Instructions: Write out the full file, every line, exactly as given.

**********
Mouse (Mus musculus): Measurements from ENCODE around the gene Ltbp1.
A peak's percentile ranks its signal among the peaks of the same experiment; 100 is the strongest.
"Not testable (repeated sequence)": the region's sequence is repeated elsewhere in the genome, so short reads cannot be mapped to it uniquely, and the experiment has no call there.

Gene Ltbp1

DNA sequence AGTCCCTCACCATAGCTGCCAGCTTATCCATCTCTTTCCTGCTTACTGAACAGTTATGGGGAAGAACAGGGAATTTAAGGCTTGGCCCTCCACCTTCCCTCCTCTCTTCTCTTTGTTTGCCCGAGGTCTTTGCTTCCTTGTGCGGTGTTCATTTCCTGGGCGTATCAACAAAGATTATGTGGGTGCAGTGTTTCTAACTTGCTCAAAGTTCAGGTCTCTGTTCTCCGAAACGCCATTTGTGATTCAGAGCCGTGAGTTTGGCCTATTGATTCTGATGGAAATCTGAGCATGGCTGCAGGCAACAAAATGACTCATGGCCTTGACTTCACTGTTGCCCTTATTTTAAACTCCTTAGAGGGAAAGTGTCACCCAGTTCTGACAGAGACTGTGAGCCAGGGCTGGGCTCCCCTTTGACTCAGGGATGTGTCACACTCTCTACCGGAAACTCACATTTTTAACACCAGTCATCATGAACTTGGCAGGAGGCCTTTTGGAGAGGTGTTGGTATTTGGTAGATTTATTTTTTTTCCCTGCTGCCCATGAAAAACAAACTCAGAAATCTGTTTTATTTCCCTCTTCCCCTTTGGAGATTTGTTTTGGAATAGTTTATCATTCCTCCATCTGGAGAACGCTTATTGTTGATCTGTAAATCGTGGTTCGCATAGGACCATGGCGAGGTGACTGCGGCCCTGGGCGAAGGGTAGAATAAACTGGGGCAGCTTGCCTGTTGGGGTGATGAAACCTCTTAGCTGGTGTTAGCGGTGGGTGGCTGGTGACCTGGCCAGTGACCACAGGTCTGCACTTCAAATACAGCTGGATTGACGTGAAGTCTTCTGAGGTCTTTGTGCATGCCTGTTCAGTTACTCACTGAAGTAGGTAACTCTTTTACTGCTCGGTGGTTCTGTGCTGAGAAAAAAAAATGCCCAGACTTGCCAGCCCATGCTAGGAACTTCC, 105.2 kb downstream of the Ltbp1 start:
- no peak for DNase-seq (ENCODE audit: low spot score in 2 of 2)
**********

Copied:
Mouse (Mus musculus): Measurements from ENCODE around the gene Ltbp1.
A peak's percentile ranks its signal among the peaks of the same experiment; 100 is the strongest.
"Not testable (repeated sequence)": the region's sequence is repeated elsewhere in the genome, so short reads cannot be mapped to it uniquely, and the experiment has no call there.

Gene Ltbp1

DNA sequence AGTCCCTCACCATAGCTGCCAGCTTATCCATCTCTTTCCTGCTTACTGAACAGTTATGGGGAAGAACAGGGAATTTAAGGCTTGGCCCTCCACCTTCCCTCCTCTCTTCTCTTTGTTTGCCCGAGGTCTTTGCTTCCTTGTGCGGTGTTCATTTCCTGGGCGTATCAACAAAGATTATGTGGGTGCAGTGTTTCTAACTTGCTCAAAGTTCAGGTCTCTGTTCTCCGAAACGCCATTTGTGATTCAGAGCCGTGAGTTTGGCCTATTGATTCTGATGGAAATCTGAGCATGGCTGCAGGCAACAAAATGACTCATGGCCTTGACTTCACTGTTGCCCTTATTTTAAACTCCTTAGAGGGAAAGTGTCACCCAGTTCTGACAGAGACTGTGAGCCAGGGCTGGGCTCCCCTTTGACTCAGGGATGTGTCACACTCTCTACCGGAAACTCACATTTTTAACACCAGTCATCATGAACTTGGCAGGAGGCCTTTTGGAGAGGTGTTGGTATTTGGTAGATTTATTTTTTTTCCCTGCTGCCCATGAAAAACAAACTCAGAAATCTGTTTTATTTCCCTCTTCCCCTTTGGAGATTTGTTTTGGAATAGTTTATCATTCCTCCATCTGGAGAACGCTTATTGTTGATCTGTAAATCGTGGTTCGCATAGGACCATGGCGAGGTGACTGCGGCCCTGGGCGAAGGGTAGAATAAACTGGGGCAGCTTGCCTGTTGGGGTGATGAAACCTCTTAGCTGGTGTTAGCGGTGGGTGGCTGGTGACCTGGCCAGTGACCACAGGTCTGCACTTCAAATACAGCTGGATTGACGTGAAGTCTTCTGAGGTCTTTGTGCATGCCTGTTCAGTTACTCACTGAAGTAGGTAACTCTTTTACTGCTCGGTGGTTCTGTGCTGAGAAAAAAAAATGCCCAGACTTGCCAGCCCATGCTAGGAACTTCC, 105.2 kb downstream of the Ltbp1 start:
- no peak for DNase-seq (ENCODE audit: low spot score in 2 of 2)